For more than 60 years, Lufthansa has had a tradition of naming its aircraft after German cities, but only less than a handful have been given the privilege of being named after the German capital, Berlin.

Besides being the German capital, Lufthansa and Berlin have had a long and special relationship as it has been flying to Berlin for more than three decades.

As of currently, the Lufthansa Group connects the German capital to about 260 destinations worldwide, which means that no other airline group flies as many Berliners all over the world as the Lufthansa Group does.

The prestigious name of “Berlin” started with the airline’s first Boeing 707 registered as D-ABOC, having been named after the German capital “Berlin” back in the last 1960s and ’70s, with the only recent addition holding the name to be an Airbus A380 registered as D-AIMI.

However, as the A380s do not seem to be returning to service, the Frankfurt-based carrier knew it was time for a new aircraft to bear the historic name.

And as such, Lufthansa revealed that its first-ever Boeing 787-9 Dreamliner, registered as D-ABPA, would bear the name “Berlin.”

New “Flying” Ambassador

Boasting high-efficiency, the ultra-modern long-haul aircraft only consumes an average of 2.5 liters of kerosene per passenger and 100 kilometers flown, which is around 30 percent less than older-generation aircraft.

What’s more, the carbon dioxide emissions from the Dreamliner are greatly improved as well which works for Lufthansa as it moves towards a more efficient fleet of aircraft after also having just recently signed leases for four new Airbus A350-900s.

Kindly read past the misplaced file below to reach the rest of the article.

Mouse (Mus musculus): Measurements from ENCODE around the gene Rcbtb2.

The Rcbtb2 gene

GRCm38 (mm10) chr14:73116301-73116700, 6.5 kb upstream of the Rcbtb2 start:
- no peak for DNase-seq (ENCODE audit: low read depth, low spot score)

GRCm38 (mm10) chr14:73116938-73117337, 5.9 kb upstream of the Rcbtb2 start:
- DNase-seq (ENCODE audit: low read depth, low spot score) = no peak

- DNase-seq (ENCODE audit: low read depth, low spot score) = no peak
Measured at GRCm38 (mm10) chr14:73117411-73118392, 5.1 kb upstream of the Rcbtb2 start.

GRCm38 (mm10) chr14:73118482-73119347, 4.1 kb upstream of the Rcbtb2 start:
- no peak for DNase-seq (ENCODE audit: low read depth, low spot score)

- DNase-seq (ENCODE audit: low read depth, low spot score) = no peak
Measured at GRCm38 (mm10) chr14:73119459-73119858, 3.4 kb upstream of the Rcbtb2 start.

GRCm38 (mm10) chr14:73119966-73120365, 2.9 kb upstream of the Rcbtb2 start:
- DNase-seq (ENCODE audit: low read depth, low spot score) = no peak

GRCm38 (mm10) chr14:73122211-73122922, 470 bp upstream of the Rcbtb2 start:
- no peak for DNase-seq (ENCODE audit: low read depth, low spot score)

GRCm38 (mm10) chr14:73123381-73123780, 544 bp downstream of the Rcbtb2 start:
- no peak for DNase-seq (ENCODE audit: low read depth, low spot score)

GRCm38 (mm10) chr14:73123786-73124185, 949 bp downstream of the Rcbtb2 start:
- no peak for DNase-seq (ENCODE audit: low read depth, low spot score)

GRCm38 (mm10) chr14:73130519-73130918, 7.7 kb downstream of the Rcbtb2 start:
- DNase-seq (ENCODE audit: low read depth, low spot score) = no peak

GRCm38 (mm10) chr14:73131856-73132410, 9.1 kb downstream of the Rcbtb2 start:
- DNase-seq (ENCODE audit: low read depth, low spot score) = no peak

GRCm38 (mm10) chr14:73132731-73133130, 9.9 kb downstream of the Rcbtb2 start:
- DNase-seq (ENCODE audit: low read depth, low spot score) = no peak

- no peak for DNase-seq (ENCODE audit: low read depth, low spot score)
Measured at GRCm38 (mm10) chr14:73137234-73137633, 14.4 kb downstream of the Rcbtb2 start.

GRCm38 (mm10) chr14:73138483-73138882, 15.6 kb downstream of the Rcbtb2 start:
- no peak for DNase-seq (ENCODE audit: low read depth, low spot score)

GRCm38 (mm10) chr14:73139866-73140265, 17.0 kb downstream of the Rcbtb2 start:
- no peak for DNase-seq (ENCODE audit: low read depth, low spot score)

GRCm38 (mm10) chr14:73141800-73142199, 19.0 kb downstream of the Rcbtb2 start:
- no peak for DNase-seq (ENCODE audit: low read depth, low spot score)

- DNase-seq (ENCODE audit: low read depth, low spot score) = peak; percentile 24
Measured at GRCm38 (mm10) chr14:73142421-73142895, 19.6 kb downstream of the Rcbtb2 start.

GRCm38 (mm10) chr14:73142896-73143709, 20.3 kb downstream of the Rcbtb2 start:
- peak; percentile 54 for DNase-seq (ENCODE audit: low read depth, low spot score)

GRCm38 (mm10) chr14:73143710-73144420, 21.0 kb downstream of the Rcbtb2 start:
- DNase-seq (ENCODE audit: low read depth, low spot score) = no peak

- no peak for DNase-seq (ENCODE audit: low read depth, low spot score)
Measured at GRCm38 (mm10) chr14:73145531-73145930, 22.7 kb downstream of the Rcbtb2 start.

However, the current pause on wide-body deliveries means uncertainty as to exactly which part of next year Lufthansa may be able to receive its aircraft.

As such, the naming ceremony for ‘Berlin” will only be able to take place following the delivery of the aircraft.

In the hindsight, as the first of five Dreamliners that Lufthansa ordered, “Berlin” is scheduled to have Toronto as its first intercontinental destination, departing from Frankfurt.

Currently, the airline is using its Airbus A350 for the Frankfurt to Toronto route and it is likely that the Dreamliners will be utilized as successors so that the as-efficient A350s can be utilized on other routes.

Positive Climb

The pandemic has left quite a number of big questions marks for the aviation industry, but it certainly does seem like things are starting to climb back up at a positive rate.

Having seen a continuous rise in demand for leisure destinations, Lufthansa has been adding in more flights from its Frankfurt and Munich hub.

Particularly, Spain has been seen as an extremely popular choice of destination and the German carrier has been offering extra flights to Palma de Mallorca, Gran Canaria, Fuerteventura, and Malaga, as well as other European cities.

Additionally, the demand for business travel has been picking up as well, allowing for Lufthansa to expand its domestic flights to cater to business travelers.

Comparing between July and October, the airline has already expanded its services in October by up to 45% on routes from Frankfurt to Berlin, Hamburg, Munich, and from Munich to Berlin, Hamburg, and Düsseldorf.

With the expansion going on within the fleet as well as the airline’s route network, it would seem that the new additions to the fleet would have an array of destinations to fly with once they are delivered.

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